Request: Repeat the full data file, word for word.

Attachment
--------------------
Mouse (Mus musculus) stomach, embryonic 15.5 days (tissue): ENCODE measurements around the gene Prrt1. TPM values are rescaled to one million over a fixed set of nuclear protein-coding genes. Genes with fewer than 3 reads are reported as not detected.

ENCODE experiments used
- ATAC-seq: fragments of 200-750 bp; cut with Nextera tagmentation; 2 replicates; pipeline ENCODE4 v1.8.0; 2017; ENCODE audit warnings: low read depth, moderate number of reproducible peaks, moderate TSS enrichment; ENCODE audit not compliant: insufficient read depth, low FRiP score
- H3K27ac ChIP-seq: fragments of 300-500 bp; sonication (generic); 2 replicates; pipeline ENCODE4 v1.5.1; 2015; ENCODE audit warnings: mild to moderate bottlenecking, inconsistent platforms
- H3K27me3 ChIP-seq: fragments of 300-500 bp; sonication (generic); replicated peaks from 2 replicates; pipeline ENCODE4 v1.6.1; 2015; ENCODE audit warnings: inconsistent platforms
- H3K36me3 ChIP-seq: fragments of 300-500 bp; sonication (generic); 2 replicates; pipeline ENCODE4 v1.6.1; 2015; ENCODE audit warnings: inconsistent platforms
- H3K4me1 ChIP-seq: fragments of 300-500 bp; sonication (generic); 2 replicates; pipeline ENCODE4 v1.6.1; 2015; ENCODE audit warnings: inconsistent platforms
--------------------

Mouse (Mus musculus) stomach, embryonic 15.5 days (tissue): ENCODE measurements around the gene Prrt1. TPM values are rescaled to one million over a fixed set of nuclear protein-coding genes. Genes with fewer than 3 reads are reported as not detected.

ENCODE experiments used
- ATAC-seq: fragments of 200-750 bp; cut with Nextera tagmentation; 2 replicates; pipeline ENCODE4 v1.8.0; 2017; ENCODE audit warnings: low read depth, moderate number of reproducible peaks, moderate TSS enrichment; ENCODE audit not compliant: insufficient read depth, low FRiP score
- H3K27ac ChIP-seq: fragments of 300-500 bp; sonication (generic); 2 replicates; pipeline ENCODE4 v1.5.1; 2015; ENCODE audit warnings: mild to moderate bottlenecking, inconsistent platforms
- H3K27me3 ChIP-seq: fragments of 300-500 bp; sonication (generic); replicated peaks from 2 replicates; pipeline ENCODE4 v1.6.1; 2015; ENCODE audit warnings: inconsistent platforms
- H3K36me3 ChIP-seq: fragments of 300-500 bp; sonication (generic); 2 replicates; pipeline ENCODE4 v1.6.1; 2015; ENCODE audit warnings: inconsistent platforms
- H3K4me1 ChIP-seq: fragments of 300-500 bp; sonication (generic); 2 replicates; pipeline ENCODE4 v1.6.1; 2015; ENCODE audit warnings: inconsistent platforms